Property in Portugal – Could it be the Right Time to Buy?

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During our time living here we have seen first-hand that property in Portugal can be a tricky subject. The apartment block where we live has, like many developments across the Algarve, suffered from the economic crisis. Of the apartments on our road, only two or three are occupied fulltime. Others are owned as holiday rentals, but the majority of them have been empty and unsold since they were built. With this in mind, I took a more in depth look this week at the property market across the country…

Property in Portugal - balcony
Property in Portugal – time to own your own balcony?

The property market in Portugal has suffered in recent years, in line with the country’s economic hardships. Prices have fallen and the average property takes some 16 months to sell. In our part of the Algarve, there are countless developments where either the building has been finished but the flats are mainly unsold and empty, or where the building work has simply stopped halfway through, ready to be continued once Portugal’s financial situation improves.

However, it seems as though some positive news may finally be on the horizon for the Portuguese market. The Royal Institute of Chartered Surveyors (RICS) Portuguese Housing Market Survey February 2013 has highlighted that although prices are continuing to fall, confidence in the market is on the up. Inquiries from buyers are at their highest rate since the monthly survey began back in 2010 and the national confidence index (based on a combination of prices and sales expectations) is at its highest level for over two years.

The survey observes that the lettings market is also showing signs of strong demand, although, as with the sales market, prices are continuing to fall. This is good news for anyone looking to move to Portugal and initially rent their accommodation.

Property in Portugal
Property in Portugal

So is it the right time to buy property in Portugal? Perhaps. Prices are low and the market is showing the first signs of recovery, so now could be the time to pick up a great bargain. Of course, it’s certainly possible that prices will fall even lower, so it might be that even better bargains could be had for those willing to wait a few more months.

With rents continuing to fall, those looking to move to Portugal would do well to consider renting initially, regardless of whether the plan is to buy somewhere eventually. Renting allows you to get to know an area and be sure it is right for you before committing to purchase property. After all, going somewhere on holiday and living somewhere are two very different things. Just because a particular town or village is the perfect holiday destination doesn’t mean it will be the ideal place in which to live fulltime. Renting also affords you the time to make contact with your local estate agents, to ensure that you have the chance to explore all of the suitable properties in your area before deciding which one to buy.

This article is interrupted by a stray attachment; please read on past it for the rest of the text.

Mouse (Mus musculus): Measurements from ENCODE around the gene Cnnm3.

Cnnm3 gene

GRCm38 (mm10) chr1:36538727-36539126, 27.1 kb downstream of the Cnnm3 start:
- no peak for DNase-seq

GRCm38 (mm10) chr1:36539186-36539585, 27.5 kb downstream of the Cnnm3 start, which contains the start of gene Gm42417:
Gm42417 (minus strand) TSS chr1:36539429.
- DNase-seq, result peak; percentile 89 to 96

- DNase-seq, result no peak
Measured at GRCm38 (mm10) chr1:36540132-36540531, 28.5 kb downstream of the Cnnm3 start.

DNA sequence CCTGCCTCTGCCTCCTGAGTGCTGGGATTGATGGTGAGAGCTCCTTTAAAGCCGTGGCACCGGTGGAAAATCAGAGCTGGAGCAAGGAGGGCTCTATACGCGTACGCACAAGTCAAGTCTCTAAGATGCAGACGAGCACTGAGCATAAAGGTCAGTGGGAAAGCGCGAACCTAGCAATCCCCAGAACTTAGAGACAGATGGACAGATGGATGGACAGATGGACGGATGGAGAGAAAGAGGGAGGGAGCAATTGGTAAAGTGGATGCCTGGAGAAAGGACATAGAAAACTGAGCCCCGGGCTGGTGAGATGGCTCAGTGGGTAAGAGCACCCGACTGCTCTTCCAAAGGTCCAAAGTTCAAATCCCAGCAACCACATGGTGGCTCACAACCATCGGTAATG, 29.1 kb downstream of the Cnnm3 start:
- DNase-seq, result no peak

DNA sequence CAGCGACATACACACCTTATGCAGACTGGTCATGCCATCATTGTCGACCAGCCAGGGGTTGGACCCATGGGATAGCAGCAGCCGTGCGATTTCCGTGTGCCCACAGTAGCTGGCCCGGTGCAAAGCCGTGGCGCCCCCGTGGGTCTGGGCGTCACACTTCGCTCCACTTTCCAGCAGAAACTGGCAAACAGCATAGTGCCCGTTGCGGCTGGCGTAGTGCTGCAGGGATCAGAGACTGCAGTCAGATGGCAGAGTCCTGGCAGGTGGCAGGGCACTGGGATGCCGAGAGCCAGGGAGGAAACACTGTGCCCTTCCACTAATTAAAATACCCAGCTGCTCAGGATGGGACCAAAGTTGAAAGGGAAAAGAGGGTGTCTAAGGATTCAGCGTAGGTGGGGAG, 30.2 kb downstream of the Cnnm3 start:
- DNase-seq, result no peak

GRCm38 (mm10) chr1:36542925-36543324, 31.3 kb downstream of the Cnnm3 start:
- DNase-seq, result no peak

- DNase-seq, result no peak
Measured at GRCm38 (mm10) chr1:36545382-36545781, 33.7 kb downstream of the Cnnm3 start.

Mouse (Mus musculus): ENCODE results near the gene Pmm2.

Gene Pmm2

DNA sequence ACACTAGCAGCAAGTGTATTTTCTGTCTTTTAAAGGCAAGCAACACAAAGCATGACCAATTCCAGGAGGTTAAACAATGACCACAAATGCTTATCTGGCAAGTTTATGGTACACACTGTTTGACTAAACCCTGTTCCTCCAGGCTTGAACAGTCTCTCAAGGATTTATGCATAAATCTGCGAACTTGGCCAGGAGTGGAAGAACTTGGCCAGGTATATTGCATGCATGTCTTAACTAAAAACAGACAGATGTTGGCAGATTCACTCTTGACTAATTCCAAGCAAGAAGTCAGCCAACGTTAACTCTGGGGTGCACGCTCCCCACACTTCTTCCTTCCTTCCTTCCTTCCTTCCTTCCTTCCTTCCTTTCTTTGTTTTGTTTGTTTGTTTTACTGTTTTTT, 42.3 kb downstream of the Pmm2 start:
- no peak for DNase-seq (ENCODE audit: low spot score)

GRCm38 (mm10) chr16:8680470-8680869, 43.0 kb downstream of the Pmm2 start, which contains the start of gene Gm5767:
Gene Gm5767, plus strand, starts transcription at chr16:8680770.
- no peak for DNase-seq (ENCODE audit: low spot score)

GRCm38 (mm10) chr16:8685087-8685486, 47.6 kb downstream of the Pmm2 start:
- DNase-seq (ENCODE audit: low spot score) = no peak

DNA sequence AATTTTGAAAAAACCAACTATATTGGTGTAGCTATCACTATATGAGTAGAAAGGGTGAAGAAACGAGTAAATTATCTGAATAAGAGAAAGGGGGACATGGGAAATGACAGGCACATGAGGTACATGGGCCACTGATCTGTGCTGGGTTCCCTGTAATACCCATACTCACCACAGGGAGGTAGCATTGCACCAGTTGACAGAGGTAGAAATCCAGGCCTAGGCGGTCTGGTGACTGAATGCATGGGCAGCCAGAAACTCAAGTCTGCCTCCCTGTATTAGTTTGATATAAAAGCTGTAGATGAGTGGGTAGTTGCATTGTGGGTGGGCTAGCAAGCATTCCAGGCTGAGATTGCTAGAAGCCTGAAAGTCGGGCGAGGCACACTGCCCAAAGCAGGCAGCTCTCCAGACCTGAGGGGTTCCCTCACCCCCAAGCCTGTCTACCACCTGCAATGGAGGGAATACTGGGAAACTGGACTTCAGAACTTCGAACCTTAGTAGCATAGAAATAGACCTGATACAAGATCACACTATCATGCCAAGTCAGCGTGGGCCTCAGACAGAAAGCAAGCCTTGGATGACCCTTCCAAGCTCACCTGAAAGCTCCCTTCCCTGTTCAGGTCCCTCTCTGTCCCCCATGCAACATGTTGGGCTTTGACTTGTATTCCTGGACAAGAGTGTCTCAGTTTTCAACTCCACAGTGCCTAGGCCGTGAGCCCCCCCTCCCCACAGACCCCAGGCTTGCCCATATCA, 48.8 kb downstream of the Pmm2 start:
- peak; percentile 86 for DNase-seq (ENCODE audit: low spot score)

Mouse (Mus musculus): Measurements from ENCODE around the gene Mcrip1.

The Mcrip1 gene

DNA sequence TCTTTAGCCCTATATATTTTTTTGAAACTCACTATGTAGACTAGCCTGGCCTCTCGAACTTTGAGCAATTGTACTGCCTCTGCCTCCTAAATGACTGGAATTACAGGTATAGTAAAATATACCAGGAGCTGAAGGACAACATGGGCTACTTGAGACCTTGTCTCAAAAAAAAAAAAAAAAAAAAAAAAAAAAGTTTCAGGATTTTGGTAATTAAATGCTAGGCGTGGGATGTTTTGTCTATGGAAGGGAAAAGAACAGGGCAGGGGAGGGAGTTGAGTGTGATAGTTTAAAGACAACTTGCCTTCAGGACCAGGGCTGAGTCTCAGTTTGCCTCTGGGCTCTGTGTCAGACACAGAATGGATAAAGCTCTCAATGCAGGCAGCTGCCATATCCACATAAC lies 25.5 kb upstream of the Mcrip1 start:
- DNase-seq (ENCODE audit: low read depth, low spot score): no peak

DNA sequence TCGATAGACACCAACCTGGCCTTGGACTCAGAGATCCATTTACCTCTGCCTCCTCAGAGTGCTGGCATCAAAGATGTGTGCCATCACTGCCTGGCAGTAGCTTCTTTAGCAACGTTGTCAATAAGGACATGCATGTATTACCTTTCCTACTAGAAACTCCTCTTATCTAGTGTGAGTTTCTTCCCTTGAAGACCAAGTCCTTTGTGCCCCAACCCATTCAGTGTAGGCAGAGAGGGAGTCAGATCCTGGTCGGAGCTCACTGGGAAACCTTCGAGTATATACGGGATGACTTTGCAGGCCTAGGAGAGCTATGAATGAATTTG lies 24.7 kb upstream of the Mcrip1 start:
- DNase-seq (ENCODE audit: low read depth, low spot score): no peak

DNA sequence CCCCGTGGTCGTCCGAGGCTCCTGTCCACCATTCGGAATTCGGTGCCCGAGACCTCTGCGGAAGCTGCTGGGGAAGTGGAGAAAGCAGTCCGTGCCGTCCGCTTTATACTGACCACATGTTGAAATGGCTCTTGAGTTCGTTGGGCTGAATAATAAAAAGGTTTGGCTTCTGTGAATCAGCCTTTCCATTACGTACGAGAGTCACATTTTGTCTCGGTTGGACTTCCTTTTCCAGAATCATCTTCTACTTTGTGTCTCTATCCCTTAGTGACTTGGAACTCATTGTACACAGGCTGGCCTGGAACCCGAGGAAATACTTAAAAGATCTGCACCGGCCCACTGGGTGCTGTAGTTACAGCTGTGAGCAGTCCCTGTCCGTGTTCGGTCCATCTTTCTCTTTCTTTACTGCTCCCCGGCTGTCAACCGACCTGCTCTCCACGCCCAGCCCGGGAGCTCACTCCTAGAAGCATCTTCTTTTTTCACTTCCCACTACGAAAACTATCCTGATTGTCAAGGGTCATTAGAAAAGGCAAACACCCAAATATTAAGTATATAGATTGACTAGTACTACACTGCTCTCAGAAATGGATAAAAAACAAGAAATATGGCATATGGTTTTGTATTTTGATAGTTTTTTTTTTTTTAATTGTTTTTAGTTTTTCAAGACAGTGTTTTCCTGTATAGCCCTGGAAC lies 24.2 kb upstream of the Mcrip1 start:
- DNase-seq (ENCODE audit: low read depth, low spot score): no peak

Buying property is often a difficult and stressful business, but whether you choose to buy immediately or rent first, try to enjoy the ups and downs of the process, safe in the knowledge that your dream property in Portugal is just around the corner!

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6 Comments - Write a Comment

  1. An interesting post – it’s good to hear some positive news about the housing market in Portugal. I’ve noticed a lot of real bargains around, especially in Central Portugal. It may indeed be a great time to buy.

  2. Hi Celia,

    It certainly is good to hear some positive news. There are some serious bargains around in the Algarve as well at the moment.

    Best wishes,


  3. Having moved to Australia 6 years ago, I was surprised by the amount of empty houses and apartments in the Algarve when I was there last year. In my sister’s building 2/3’s of the flats are yet to sell, but the owner/builder did not reduce their prices at all, which puzzled me.

  4. Well, I’m not sure about the first imamge, but the second one is surely not portuguese but Brazilian.

  5. Hi Sami,
    There are definitely a lot of empty houses and apartments here at the moment. Many developers stuck with their original prices for quite some time before realising that they needed to lower them if they wanted to sell. Hopefully now that prices are lower, there will be more occupied buildings next time you are here!
    Best wishes 🙂

  6. Hi Bessa,
    You are right, the second image is Brazil. It was listed on the site I sometimes use for images as Portugal, but I have investigated and it is a street in a village in southern Rio de Janeiro – well spotted!
    Best wishes 🙂

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